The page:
Over the past couple of weeks, as I’ve found time, I’ve built a 8-ft side table for the old Craftsman Radial Arm Saw so that I can easily cut things to length and do crosscut dados. I have a bookcase project that I started before this – during which I realized that before I cut all those dados I need a precision length stop.
A few thoughts (mini-review) on the Incra track.
Had I realized that this is the old-style Incra track (non-flip-stop), I might have considered the newer one, even though it was a bit more expensive.
I bought two 52-inch track sections, one with the “shop stop” included, from Amazon – for about $140 for all. They arrived in good shape without delay.
Each 52-inch track came with 3, 16-inch long sections of plastic scale (nice plastic), marked 16-0, 32-16, 48-32 (from left to right). Since I considered that it would be a nuisance to have the scale start over at 48”, I ordered the 96-48 (3 sections of 16” each) directly from Incra. These scale sections are what I consider to be a minor shortcoming of this track system, since you must allign (on a 96” track), 5 joints between the mylar scales – and redo it any time you move the zero point. The instructions for zeroing the stop to the saw suggest that you set the stop in a fixed location, push the stop rod up agaist the saw tooth, then slide the scale to zero. That’s not practical with the scale divided into 6 sections which have to be alligned at the ends.
So, I leave the scale where it is and just move the stop rod to the saw tooth to zero it. I can’t imagine why they would suggest doing it the other way. It occurs to me that I could just replace the steel stop rod with a piece of wooden dowel (each time I change blades or dado stacks) – and then just clamp the stop at zero on the scale, and cut off the end of the dowel to zero the stop. Probably, that’s overkill. I’ll just use the steel stop rod for now.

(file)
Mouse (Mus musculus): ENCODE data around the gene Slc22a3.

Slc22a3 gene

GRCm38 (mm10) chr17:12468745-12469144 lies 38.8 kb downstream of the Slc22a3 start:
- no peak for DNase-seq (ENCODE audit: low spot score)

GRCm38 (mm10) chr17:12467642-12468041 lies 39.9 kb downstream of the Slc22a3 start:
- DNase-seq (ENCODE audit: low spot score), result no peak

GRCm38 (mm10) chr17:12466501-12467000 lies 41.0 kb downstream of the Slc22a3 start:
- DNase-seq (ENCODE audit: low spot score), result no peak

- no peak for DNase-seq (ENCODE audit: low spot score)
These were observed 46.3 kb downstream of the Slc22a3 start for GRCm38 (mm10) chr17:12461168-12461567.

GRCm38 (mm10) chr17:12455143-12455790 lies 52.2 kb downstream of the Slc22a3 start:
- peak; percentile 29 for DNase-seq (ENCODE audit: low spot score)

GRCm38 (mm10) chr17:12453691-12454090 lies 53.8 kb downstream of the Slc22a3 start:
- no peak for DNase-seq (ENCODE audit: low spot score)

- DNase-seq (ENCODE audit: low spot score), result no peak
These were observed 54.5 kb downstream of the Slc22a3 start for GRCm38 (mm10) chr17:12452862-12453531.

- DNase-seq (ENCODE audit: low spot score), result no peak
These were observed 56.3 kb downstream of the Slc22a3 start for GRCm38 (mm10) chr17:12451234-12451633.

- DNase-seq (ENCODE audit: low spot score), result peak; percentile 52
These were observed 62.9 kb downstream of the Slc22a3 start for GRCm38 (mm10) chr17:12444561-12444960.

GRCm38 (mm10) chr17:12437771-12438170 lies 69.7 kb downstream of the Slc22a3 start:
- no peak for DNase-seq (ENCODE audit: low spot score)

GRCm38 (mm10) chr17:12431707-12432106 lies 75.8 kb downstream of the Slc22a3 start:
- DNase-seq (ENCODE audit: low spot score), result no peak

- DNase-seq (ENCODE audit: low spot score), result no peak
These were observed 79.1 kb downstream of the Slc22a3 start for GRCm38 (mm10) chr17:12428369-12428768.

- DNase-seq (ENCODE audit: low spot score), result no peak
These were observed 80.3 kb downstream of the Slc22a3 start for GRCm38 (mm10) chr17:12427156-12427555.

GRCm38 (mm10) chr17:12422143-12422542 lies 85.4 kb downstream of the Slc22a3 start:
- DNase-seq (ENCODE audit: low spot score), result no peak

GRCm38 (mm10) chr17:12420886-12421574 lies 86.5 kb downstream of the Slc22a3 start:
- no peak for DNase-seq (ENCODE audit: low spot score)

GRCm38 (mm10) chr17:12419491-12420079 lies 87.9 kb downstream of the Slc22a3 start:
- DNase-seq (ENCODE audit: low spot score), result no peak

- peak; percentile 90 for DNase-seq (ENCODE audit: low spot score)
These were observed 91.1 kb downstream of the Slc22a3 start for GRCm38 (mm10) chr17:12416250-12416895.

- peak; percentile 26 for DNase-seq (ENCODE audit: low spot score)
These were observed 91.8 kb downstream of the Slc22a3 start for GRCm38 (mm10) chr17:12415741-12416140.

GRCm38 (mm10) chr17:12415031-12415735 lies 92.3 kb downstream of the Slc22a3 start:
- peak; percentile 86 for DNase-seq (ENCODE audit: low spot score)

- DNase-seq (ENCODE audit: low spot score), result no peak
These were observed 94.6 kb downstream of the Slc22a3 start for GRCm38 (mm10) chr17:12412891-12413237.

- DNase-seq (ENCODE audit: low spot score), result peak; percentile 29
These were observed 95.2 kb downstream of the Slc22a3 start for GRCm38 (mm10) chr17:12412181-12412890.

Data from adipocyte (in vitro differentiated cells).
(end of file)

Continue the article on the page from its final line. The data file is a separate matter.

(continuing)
I’ve already discovered that the stop rod floats a little more than 1/4” off the surface of the table, so that if I cut a 1/4” piece of MDF, the stop rod slips over the top of the piece I’m trying to cut. I just line it up by eye and it seems to be easy to get it dead on.
I’ll post photos when I take them. I keep forgetting to take a camera to the shop.
Llimitations of the RAS aside, I already very much like this setup. The limitations are that this RAS has a bit of slop in the column so that I have to square it to the fence with the arm of the saw pushed to the right, and remember to push it to the right before each cut. I’m going to try to figure out where the slop is and see if I can tighten it up, but it seems that the arm moves about a 1/16” at the far end, which is a lot more than I would like. Does anybody know where I can tighten this up?
Oh, and I’ve discovered that Emerson (manufacturer of this saw for Sears) will give me $100 to scrap it and send them the motor – due to some lawsuit or recall or something. I think I’ll keep it, though it has no brake and spins a loooong time when switched off.
Next post will be 1 picture longer and 1000 words shorter.